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How To Speak German

How To Speak German
on March 26, 2017

Did you know that German is closely related to English? That’s great news, because if you want to know how to speak German, you’ve already got a great head start. The alphabets are pretty similar to the two languages, and many core vocabulary words are quite similar.

In this post, I’m going to help you with how to speak German by just jumping in and sharing a few phrases. Enjoy! 

The following phrases will help you talking about yourself and also asking the other person some questions. This way you will make German friends in absolutely no time!





Guten Morgen/Guten Tag/Guten Abend

Good morning/Good day/Good evening

Auf Wiedersehen


Bis bald

See you soon



Ich heiβe.../Mein Name ist...

I am called.../My name is...

Wie geht’s?

How are you?

Gut, danke. Und dir?/ Und Ihnen?

Good, thanks. And how are you?

Ich bin 35 Jahre alt

I am 35 years old

Ich komme aus Amerika

I am from America

Ich wohne/lebe in New York

I live in New York

Ich habe keine Geschwister

I don’t have any siblings

Das ist mein Mann/Sohn/Bruder/Freund

This is my husband/son/brother/friend

Das ist meine Frau/Tochter/Schwester/Freundin

This is my wife/daughter/sister/friend

Ich habe einen Bruder/zwei Brüder

I have a brother/two brothers

Ich habe eine Schwester/zwei Schwestern

I have a sister/two sisters

Ich bin ledig/verheiratet

I am single/married

Ich habe keine Kinder

I don’t have children

Meine Hobby ist Reisen/Lesen/Sport/Sprachen lernen

My hobby is traveling/reading/sports/learning languages

Wie heiβt du?/Wie heiβen Sie?

What’s your name?

Wie alt bist du?/Wie alt sind Sie?

How old are you?

Bist du deutsch?/Sind Sie deutsch?

Are you German?

Kommst du von hier?/Sind Sie von hier?

Are you from around here?

Hast du Geschwister?/Haben Sie Geschwister?

Do you have any siblings?

Hast du Kinder?/Haben Sie Kinder?

Do you have children?

Bist du verheiratet?/Sind Sie verheiratet?

Are you married?


„du“ and „Sie“

Both „du“ and „Sie“ are translated as „you“, but there is a big difference. „Du“ is used for family and friends ONLY, whereas „Sie“ is used for people you don’t know.

It is considered to be very rude in Germany if you start calling someone „du“ right away. You should always wait until the other person offers you to use the more familiar „du“.




Undoubtedly you will find yourself lost somewhere on your travels around Germany, despite having great maps and a fabulous tour guide!

But that’s no problem at all, because these phrases will get you where you want to be:



Wo ist der Bahnhof?

Where is the train station?

Wo ist die Bushaltestelle?

Where is the bus stop?

Wie komme ich zum Bahnhof?

How do I get to the train station?

Wie komme ich zur Bushaltestelle?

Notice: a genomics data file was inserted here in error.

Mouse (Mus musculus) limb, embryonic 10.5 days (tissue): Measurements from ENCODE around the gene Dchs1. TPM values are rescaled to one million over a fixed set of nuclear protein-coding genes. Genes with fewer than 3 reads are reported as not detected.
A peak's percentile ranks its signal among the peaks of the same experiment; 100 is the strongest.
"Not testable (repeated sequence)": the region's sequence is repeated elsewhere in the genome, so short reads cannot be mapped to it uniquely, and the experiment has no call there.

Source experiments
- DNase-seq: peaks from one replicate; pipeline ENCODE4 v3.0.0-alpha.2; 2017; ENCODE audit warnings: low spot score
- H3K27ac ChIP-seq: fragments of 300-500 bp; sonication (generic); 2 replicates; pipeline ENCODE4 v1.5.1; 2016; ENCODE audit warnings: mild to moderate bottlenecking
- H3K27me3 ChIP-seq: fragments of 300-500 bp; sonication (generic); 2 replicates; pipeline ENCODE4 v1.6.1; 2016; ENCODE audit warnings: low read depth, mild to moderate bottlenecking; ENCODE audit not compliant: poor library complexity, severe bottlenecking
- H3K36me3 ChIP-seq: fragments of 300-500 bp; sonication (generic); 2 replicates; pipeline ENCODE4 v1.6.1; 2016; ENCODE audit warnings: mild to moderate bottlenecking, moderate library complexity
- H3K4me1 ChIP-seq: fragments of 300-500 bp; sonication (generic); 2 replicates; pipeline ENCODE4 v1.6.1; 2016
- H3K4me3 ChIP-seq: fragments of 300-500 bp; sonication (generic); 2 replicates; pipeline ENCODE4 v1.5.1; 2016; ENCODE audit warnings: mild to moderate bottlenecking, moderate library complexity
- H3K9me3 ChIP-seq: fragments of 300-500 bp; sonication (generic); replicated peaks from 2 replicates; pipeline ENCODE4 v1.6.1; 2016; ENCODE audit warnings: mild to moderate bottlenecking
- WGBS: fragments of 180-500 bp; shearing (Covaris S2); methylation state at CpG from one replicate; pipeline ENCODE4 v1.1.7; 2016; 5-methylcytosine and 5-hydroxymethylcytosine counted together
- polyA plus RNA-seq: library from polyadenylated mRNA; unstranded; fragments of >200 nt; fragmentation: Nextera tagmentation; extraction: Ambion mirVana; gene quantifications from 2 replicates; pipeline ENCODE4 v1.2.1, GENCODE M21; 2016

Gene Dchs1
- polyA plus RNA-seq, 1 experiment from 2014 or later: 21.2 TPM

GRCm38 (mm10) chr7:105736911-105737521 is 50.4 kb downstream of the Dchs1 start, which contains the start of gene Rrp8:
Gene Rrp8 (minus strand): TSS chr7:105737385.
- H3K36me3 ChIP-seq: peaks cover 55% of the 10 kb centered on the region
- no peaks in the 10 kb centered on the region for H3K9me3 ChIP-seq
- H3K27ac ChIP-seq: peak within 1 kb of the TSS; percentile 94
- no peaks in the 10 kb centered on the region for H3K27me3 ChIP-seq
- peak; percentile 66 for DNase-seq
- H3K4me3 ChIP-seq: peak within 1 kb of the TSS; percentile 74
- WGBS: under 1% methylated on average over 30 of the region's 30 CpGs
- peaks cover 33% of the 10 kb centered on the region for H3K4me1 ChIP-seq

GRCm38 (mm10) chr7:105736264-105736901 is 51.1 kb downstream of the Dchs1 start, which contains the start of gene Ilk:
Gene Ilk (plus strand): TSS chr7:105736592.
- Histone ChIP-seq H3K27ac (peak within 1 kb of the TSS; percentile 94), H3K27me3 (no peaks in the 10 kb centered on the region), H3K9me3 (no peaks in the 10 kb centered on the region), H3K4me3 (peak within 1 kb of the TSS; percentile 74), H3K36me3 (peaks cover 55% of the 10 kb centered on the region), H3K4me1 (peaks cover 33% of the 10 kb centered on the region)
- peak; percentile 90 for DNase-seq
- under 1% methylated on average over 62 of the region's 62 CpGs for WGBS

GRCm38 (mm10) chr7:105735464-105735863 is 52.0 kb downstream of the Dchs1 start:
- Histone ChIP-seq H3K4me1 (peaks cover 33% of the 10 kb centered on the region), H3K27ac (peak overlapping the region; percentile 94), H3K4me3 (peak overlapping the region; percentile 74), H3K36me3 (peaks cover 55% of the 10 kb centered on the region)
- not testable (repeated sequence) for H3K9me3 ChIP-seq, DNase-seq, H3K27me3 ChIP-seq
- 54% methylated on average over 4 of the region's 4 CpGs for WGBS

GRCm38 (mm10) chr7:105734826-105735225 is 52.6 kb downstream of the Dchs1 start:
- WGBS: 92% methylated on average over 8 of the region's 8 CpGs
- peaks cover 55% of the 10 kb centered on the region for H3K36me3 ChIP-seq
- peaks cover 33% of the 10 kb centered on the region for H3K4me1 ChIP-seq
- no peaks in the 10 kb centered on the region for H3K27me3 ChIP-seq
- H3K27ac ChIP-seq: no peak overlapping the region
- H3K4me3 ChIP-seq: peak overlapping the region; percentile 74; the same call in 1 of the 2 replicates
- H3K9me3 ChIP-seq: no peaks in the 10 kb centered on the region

How do I get to the bus stop?

Ich muss zum Flughafen

I have to get to the airport

Ich suche die XYZ-Straβe

I am looking for xyz street

Können Sie es mir auf der Karte zeigen?

Could you show me on the map?

Muss ich umsteigen?

Do I have to change?

Ist es ein direkter Zug?

Is it a direct train?

Entschuldigung, sind Sie von hier?

Excuse me, are you from around here?

Entschuldigung, wo finde ich die Touristen-Information?

Excuse me, wher do I find the tourist information office?

Gehen Sie geradeaus

Go straight ahead

Gehen Sie links

Go left

Gehen Sie rechts

Go right

Nehmen Sie die erste/zweite/dritte Straβe auf der linken/rechten Seite

Take the first/second/third street on the left-hand/right-hand side

Sie brauchen den Bus Nummer 12

You need bus number 12

Die Bushaltestelle ist dort drüben

The bus stop is over there

Die Bushaltestelle ist in der Marienstraβe

The bus stop is in Marienstraβe

Sie müssen mit der U-Bahn fahren. Die Haltestelle heiβt Berliner Platz.

You have to go by subway. The stop is called Berliner Platz.

Nehmen Sie am besten die Straβenbahn

It is best you take the tram

Fahren Sie mit dem Zug

Take the train

Der Bahnhof ist neben der Kirche

The train stations is next to the church

Nein, Sie müssen nicht umsteigen, es ist ein direkter Zug.

No, you don’t have to change, it is a direct train.

Ja, Sie müssen an der Haltestelle Opernplatz umsteigen und dort den Bus Nummer 25 nehmen.

Yes, you have to change at the stop „Opernplatz“ and there you need to take the bus number 25.

Vielen Dank!

Many thanks!

Vielen Dank für Ihre Hilfe!

Many thanks for your help!

Kein Problem

No problem

Gute Fahrt/Gute Reise

Safe journey/trip

I say this a lot, and it’s as true for German as it is for any other language: If you want to know how to speak German, you’ve just got to dive in and speak. I’d strongly suggest you try speaking these phrases out loud as a starting point in your language learning.

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